As William Churchill stated, "These people will never be defeated". Source: Kirill Andreev
Tim Ash and his colleagues at Royal Bank of
Scotland were in Moscow on March 14-15 for a look-see. Russia is the “flavor of
the quarter”: the economy is doing far better than expected and the budget
deficit could disappear completely this year, four years ahead of schedule,
among other things. And it is one of the few places in the world taking in new
money, with some even suggesting it could emerge as a possible safe haven in
the face of instability in the Arab world and Japan's woes.
But Ash says he was surprised to find the locals so
pessimistic about their prospects. "In terms of overall impressions from
the trip, we were actually taken aback by the generally downbeat views of
locals on the economy. While accepting that high oil prices would provide a short-term
boost to the economy, there was concern that this would likely just discourage
policymakers from addressing deeper seated structural weaknesses revealed
through the crisis over the past three years," Ash wrote in a note on the
Ash's comments on the pessimism among locals is poignant.
I have often noticed this: Russians in general tend to be a lot more downbeat
about the future of their country than the foreigners who live and work
I'm not sure exactly what the cause of this is. One factor
is surely war-fatigue. Russians have literally been battling to build a new life/country
for two decades now, and it has been really hard work. What little progress was
made in the 1990s was almost all knocked down in the ruble crisis of 1998 and
most had to start again and rebuild their businesses. (They did and the upshot
was there was a lot less conspicuous consumption and a lot more investment
after that crisis: Who talks about Novy
Russky these days?).
Under Vladimir Putin, stability and an economic boom
appeared, and in 2007-ish there was some real optimism about the future (look
at all the babies in Moscow - everyone's kids here are the same age: 4 and 7).
But the 2008 economic crisis knocked everything down again.
Russians are simply tired of struggling, if you ask me.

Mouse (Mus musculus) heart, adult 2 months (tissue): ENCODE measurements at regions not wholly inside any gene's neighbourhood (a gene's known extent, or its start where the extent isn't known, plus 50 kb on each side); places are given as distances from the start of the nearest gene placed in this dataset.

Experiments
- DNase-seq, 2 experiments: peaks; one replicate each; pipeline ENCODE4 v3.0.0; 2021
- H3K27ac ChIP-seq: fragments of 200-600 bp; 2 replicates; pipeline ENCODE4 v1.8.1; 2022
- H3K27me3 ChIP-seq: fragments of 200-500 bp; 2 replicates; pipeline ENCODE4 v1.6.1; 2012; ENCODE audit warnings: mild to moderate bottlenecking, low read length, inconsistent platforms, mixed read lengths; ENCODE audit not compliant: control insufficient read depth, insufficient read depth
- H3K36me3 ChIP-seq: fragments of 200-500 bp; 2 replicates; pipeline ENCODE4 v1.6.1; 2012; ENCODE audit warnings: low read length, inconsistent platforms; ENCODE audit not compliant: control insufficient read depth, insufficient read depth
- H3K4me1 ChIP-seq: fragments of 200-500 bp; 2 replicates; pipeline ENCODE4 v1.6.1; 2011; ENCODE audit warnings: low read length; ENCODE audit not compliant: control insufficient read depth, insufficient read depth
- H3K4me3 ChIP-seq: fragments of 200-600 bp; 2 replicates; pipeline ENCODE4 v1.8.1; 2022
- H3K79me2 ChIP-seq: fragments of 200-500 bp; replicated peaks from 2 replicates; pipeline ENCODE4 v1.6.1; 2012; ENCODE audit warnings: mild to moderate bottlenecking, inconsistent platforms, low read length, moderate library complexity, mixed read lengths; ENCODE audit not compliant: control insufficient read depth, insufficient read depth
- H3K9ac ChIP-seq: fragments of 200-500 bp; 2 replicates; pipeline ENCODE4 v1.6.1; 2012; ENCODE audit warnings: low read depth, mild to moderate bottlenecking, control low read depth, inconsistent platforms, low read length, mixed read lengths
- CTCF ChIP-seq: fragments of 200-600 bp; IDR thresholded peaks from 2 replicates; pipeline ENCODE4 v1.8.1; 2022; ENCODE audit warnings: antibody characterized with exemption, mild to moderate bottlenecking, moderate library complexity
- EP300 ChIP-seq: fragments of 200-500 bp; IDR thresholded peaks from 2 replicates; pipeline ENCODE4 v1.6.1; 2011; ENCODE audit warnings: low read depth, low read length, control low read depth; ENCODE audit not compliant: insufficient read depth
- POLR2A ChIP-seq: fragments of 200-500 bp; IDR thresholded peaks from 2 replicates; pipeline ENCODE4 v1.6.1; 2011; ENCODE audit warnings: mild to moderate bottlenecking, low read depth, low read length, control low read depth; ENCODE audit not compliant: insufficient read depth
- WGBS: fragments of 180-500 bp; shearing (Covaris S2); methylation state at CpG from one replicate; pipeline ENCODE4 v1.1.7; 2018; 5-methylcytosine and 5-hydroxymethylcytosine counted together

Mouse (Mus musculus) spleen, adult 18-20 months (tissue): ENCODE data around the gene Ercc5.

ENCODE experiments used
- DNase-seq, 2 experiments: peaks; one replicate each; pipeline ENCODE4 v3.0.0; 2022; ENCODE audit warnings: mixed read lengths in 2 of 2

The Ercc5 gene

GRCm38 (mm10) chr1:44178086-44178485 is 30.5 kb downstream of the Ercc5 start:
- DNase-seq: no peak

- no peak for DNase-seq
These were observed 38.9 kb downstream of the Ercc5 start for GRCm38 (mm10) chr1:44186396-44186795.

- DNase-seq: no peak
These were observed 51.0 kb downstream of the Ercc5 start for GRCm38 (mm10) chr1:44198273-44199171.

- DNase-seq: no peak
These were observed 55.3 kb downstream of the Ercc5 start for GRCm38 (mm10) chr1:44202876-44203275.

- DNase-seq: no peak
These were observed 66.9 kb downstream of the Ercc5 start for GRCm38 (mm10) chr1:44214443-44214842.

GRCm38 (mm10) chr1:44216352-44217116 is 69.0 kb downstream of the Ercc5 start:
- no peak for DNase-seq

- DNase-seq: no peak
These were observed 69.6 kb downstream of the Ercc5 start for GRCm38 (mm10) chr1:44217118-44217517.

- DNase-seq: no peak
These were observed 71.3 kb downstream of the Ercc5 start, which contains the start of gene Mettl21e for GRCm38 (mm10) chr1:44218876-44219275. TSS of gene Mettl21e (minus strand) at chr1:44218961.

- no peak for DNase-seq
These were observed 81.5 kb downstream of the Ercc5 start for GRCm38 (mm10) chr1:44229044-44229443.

The foreigners love the dynamism of Russia and the opportunity it presents, as
it stands in sharp contrast to the ossified social hierarchy of home (with the
exception of the Internet sector, which is partly why that's so sexy to younger
However, as one of my Russian colleagues said to me the
other day: "You are already an adventurer simply because you are here, so
this all suits you. And you have the option of leaving anytime you want. Me, I
have to put two kids through Russian schools. I rely on the Russian medical
system. And I will be dependent on the Russian pension system. That is a
totally different deal to yours."
The recent crisis has depressed everyone and in 1998 it
took four years for moods to lighten. I was surprised at how well most of my
friends took this crisis compared to the black pall that fell over Russia in
1998. But that's not to say they are happy.
Moreover, with Duma and presidential elections looming,
there is more uncertainty on the near horizon. The crisis undid Putin's
implicit promise — "don't meddle in politics and I will fix the
economy" — and people are angry because they can see that the state is only
pretending to listen to them. When profit margins were fat and wages soaring,
it didn't matter. But now the opposite is true: They are thinking more about
politics and feel betrayed by the government.
For the country's oligarchs, the situation is slightly
different, although they are also thinking about politics. Everyone is nervous
because of the anti-graft campaign. Everyone is assuming that someone big—either
from business or the administration—is going to be arrested to serve as an
example. This would help the anti-graft program, which is not doing well at the
moment (everyone started paying taxes after former Yukos CEO Mikhail
Khodorkovsky was arrested in 2003), but it would also play extremely well to
the gallery ahead of elections. So, many rich Russians have been sending money
abroad and diversifying their businesses internationally.
Personally, I think this is a temporary thing and that
everyone will cheer up again after the elections are over and the economy is
moving again. After all, things are getting better in Russia pretty quickly,
despite the big bumps in the road. (And spring will help, as everyone is very
depressed this time of year as the snow turns to slyakot, mountains of slush.)
And Russians don't give up—ever, regardless of how down in the mouth they are. They have this Herculean ability to deal with suffering. One of my favorite Winston Churchill quotes is from a trip to Moscow in the depths of winter during World War II: As he was being driven to see Stalin, a group of Russians standing in the snow eating ice cream was pointed out to him: "These people will never be defeated," he replied.
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